Coping with Troublesome Game Mechanics

by Bryce Whitacre


Coffins and Tombstones had a few design challenges during its creation, but none as daunting as the initiative system that, at times, provided hours of frustration and reworking.

The Coffins system (now named Spectrum) resolves combat with icons rather than traditionally numbered dice. While this is popular mechanic today, back in 2007, when I originally conceived the game, the icon dice idea wasn’t widespread. I sat on the game for 4 years and in 2011 decided to revisit my design. My initiative system called for each cowpoke to roll a number of “horse” dice equal to their initiative score then act in order of most horses to fewest horses.

Once I stickered some blank d6s, I rolled them to test my design. I realized a terrible mistake made all those years ago. The dice rolled too many ties, sometimes 5-way ties that needed breaking.  These icon dice weren’t going to cut it, at least for initiative.

I contemplated a poker deck system. Originally I hated this idea because, while flavorful, everyone was using it.  Ultimately though, all the other rules were firing on all cylinders, and eager to playtest the game, I caved.  Playtesting began using a poker deck style of iniative where cowpokes are given a poker card and act in order but delay penalties move them down in the order.  Players record changes on a dry erase board. The game worked great; the players loved all the rules EXCEPT the initiative system which, after player feedback, was found to be amazingly cumbersome. I scrapped it after two playtests.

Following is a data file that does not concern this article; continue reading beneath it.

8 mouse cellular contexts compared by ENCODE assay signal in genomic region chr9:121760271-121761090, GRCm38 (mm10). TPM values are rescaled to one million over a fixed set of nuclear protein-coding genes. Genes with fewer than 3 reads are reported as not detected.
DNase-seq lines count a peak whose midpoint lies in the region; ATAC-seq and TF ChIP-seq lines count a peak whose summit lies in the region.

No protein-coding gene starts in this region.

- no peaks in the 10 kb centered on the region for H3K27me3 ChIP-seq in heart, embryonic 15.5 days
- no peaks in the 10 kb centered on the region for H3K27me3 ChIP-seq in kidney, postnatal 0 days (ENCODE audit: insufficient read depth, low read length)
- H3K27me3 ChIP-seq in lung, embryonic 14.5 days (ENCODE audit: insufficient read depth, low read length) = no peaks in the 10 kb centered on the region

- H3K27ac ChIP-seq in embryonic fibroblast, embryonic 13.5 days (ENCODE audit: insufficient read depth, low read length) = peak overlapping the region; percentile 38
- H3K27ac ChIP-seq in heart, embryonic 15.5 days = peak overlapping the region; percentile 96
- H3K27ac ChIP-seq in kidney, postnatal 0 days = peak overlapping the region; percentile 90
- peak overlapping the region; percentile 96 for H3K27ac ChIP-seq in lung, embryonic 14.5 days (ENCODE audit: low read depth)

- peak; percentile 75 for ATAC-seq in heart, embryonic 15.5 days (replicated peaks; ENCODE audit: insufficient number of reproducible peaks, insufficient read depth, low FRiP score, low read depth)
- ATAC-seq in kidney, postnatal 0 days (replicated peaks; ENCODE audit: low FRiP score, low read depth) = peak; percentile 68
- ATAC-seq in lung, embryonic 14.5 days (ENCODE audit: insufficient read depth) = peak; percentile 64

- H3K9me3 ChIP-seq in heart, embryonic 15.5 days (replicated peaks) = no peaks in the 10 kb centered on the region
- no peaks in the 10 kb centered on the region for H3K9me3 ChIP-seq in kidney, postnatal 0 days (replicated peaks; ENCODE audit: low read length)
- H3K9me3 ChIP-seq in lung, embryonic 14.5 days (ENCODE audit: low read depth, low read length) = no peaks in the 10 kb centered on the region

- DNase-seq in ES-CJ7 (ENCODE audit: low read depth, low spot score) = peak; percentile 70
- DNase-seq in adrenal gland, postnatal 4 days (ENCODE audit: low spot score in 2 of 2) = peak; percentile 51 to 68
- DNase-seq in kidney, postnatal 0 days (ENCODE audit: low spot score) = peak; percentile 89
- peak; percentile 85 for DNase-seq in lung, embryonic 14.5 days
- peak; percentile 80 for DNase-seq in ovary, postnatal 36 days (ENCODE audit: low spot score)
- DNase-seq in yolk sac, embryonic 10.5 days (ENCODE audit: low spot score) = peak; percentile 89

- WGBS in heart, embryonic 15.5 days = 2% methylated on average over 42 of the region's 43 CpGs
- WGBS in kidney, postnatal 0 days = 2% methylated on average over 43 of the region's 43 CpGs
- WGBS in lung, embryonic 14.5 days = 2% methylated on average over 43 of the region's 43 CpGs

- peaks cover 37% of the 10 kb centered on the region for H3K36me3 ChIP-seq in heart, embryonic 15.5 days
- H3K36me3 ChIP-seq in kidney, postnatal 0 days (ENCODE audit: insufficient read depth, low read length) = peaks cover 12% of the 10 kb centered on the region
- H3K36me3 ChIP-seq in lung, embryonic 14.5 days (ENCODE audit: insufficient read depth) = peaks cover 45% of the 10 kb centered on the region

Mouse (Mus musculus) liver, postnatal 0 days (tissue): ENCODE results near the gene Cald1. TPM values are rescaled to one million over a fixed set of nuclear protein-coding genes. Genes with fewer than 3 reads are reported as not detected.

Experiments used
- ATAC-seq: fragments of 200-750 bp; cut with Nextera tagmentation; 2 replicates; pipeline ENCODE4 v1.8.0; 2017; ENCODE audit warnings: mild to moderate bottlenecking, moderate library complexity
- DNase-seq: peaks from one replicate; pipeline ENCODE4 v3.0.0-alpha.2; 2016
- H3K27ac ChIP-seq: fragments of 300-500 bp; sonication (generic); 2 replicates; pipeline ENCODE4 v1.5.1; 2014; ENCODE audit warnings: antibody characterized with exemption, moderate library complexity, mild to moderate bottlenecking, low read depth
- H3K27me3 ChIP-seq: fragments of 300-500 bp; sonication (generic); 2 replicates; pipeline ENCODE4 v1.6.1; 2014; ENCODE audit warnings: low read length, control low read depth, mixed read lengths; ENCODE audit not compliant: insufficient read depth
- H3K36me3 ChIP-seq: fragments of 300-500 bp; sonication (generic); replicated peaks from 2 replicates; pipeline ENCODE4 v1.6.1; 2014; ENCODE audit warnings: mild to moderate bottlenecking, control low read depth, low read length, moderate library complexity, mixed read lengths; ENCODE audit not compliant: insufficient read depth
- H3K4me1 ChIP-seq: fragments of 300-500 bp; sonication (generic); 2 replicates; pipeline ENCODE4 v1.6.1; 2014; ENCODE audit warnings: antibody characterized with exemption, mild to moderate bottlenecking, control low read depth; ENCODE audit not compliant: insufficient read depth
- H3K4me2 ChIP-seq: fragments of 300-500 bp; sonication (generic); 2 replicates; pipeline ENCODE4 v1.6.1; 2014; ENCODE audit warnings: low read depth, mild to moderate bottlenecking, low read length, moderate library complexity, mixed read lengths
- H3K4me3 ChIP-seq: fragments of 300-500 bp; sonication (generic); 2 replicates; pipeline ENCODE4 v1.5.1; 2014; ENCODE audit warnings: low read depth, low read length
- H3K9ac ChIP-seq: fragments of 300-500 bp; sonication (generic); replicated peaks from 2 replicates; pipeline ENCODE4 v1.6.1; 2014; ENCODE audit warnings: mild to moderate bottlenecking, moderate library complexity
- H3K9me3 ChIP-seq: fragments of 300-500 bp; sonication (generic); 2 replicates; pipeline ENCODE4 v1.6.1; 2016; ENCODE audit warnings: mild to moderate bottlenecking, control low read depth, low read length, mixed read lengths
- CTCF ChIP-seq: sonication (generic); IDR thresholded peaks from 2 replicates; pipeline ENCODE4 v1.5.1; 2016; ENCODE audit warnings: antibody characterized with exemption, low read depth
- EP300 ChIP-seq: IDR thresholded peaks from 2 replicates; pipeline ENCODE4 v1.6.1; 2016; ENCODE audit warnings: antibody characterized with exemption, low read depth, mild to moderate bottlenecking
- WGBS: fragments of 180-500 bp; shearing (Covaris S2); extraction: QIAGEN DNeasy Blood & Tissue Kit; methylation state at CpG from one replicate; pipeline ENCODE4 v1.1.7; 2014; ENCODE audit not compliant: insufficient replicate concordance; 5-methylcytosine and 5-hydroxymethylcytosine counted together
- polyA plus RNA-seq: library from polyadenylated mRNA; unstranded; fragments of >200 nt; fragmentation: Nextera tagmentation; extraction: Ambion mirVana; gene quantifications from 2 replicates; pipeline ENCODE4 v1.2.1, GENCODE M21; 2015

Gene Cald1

Weeks passed while focused on this issue, every solution proved weak enough in my head to never make the playtests.  If you are like me, the more frustrated you get about a project you are working on, the more the brain turn off ideas for the project. I needed a fresh approach. That approach came from John Cleese, of Monty Python fame. I stumbled upon Mr. Cleese’s 1 hour presentation about the science of creativity. He explained the method of closed mode, open mode, and playing with creative ideas. It structured a new way of thinking, I’ve used ever since.

Ultimately, my design block abated and I came up with something that was at least serviceable.  Cowpokes are given initiative cards based on their initiative score. They act on the high card. The higher the initiative score, the better the chance to go first.The system was playtested but the game was taking longer than using the dry erase method. Dealing out cards, collecting cards, reshuffling, and re-dealing created 10 minute start to every round.

I thought about the initiative system for a few weeks more while polishing other facets of the game. The creative process Mr. Cleese described had me playing with this idea of poker cards again and again, till finally something clicked. Initiative would be dealt once per game, a number of cards based on your initiative score. A delay penalty in the game would force you to flip your high card and go on the next highest number. If you ran through all your cards, you would miss a turn restacking them from highest to lowest.

This breakthrough changed a frustratingly slow mechanic, into a speedy mechanic that made the game even quicker than I ever intended.





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